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I have recently started a new side project for an open-source messaging system with end-to-end encryption.

My key idea with this project is that everything should be as transparent as possible, with the server only being an intermediary - a repository for encrypted messages that can be accessed by anyone but can only be decrypted by their intended recipients, who will keep their private keys safe locally.

My choice for encryption is PGP as my knowledge is that there are no known attacks that can crack it; that it is protected against attacks where both the plaintext and its encrypted version are known and that using initialization vectors you can make sure two instances of the same content don't produce the same encrypted output.

However, allowing everyone to access all encrypted messages seems risky because:

  • There are no known attacks for the time being but that can change in the future
  • Brute-forcing would take ages with current hardware but hardware is only going to improve
  • Quantum computers will probably become a thing in the future

I really don't want the server to handle authentication and sessions as I want to treat it as something the user can't really trust (with recent history showing it's often just a matter of time and interest whether a server will get compromised). I also want to provide users with more anonymity and privacy - if the server can't know who a user really is (because it won't know if they could decrypt the messages they accessed), an attacker who has gained control over it and is monitoring its connections can't either, at least not for sure.

My question is, is it reasonable to allow everyone to access all messages? Are the points I mentioned about possible attacks in time reasonable? Is this improved "privacy and anonymity" really not a good trade-off for the possibility messages would eventually be cracked?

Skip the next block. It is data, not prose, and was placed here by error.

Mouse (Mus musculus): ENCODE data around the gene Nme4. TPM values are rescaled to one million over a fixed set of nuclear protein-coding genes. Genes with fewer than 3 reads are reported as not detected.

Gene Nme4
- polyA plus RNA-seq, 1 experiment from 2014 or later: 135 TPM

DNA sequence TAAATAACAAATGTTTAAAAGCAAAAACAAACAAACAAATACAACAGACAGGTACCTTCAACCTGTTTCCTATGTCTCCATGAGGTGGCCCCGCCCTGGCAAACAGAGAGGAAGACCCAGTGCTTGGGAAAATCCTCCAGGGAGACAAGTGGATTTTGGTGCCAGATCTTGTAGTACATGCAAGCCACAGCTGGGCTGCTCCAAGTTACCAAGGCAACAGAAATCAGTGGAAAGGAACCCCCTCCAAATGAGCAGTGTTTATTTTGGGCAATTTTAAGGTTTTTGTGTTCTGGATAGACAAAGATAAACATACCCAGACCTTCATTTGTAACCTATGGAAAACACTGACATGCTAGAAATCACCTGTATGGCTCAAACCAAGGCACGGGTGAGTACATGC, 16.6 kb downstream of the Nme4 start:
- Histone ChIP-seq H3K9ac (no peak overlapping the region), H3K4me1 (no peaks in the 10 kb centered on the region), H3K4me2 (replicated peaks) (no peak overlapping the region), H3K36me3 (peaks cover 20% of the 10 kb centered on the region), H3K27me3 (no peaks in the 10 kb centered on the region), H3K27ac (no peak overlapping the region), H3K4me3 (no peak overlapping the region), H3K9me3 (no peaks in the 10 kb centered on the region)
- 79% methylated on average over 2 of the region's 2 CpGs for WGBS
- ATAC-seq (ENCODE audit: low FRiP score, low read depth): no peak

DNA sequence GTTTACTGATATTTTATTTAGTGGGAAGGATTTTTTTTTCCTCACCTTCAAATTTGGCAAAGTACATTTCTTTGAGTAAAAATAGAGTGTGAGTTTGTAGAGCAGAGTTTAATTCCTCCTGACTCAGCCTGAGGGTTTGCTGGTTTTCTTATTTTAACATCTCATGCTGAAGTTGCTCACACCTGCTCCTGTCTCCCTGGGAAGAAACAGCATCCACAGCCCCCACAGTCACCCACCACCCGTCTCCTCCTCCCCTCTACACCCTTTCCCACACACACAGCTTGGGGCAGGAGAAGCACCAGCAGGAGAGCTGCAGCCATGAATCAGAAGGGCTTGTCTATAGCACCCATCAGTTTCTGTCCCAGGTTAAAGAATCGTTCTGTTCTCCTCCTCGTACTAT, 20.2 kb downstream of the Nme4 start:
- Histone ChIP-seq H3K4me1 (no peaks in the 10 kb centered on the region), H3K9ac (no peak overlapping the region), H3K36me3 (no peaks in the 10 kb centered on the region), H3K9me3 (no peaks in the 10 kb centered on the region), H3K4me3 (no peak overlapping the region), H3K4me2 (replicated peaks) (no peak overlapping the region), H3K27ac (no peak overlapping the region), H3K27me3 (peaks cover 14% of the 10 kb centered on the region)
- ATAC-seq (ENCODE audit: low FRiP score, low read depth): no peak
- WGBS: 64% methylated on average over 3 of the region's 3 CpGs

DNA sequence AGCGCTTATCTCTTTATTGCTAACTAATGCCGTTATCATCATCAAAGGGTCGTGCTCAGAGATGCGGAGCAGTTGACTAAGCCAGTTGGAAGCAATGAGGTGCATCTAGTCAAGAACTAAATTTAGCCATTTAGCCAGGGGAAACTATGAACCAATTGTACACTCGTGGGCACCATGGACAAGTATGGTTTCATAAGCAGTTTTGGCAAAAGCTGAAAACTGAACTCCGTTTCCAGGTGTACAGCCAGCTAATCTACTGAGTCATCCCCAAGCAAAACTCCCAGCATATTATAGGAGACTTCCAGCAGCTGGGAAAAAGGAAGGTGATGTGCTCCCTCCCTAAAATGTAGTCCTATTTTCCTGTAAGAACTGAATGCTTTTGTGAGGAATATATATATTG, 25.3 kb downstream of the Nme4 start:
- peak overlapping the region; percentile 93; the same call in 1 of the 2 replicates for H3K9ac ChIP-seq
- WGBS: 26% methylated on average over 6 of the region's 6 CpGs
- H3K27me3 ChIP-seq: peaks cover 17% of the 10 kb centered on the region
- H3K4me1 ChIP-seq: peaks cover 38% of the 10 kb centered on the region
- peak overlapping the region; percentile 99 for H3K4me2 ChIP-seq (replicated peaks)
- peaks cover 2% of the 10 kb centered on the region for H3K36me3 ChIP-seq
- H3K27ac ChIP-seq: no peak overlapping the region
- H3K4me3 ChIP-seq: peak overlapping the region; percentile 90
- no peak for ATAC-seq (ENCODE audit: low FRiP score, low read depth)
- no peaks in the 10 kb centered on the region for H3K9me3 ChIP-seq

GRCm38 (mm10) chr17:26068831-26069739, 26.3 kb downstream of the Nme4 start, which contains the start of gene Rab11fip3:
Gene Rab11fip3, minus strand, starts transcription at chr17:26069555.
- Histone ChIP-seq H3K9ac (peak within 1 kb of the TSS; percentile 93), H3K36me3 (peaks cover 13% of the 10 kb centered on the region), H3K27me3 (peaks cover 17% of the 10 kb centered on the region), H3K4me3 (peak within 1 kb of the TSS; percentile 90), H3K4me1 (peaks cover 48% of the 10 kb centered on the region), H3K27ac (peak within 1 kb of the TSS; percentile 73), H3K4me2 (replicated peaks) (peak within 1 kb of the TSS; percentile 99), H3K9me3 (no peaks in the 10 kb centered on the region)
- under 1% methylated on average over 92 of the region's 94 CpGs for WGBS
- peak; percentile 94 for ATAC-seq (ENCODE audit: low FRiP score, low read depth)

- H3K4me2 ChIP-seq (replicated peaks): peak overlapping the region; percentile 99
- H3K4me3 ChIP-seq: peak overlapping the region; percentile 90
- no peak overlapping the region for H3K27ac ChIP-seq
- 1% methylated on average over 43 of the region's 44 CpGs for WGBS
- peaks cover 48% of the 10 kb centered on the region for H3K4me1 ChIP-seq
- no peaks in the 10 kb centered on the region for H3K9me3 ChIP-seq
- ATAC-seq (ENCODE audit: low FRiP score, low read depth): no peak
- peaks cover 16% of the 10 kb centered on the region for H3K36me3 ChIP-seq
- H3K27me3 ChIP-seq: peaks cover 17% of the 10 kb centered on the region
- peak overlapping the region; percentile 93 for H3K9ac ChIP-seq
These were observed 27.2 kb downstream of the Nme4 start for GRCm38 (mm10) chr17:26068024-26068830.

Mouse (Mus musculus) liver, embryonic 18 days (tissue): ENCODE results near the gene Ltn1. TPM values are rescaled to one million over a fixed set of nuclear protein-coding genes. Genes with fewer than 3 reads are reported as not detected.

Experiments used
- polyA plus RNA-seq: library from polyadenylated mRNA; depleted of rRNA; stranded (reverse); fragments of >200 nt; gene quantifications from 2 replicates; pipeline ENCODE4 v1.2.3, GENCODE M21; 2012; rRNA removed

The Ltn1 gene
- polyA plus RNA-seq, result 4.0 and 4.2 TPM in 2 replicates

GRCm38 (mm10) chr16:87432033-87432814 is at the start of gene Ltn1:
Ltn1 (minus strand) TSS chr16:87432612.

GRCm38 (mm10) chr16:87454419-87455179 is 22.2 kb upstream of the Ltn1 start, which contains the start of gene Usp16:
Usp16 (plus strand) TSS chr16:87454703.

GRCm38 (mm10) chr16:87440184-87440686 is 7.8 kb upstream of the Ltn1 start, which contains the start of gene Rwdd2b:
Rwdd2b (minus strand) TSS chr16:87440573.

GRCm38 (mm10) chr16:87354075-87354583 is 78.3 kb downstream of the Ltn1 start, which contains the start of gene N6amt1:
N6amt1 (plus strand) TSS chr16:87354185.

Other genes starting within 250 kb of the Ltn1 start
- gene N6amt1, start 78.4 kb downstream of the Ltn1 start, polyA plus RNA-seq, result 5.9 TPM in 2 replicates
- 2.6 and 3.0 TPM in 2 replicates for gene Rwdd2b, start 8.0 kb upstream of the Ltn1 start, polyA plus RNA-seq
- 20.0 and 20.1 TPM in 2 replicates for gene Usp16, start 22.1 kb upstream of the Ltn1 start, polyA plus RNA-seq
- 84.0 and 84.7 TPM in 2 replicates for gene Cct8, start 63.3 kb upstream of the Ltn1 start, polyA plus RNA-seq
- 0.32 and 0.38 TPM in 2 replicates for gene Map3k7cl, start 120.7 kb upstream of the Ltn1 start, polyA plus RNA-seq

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  • $\begingroup$ Your choice of PGP seems to be build on quicksand, (Open)PGP being a container format. But I think this question is too broad, even for the IT security site. $\endgroup$ – Maarten Bodewes Mar 26 '17 at 16:10
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To answer your primary question: Making encrypted messages accessible to everyone can be a security risk. A messaging system is typically asynchronous (meaning that you can send a message to someone that is currently offline), which makes it very difficult to provide perfect forward secrecy (great article how TextSecure solves this issue here). So an attacker with great storage capabilities (for example with a huge datacenter in Utah) could simply collect all messages that flow through your server and store them. Whenever the PGP private key of a user gets compromised, the attacker can simply go back to the recorded messages and decrypt all the messages that user received.

However, you also mention that you are assuming an adversary that can compromise the server itself. In that scenario, it doesn't matter whether or not every user can access all messages. I think it is important to first understand the goals of your messaging system as well as the different security building blocks you want to use.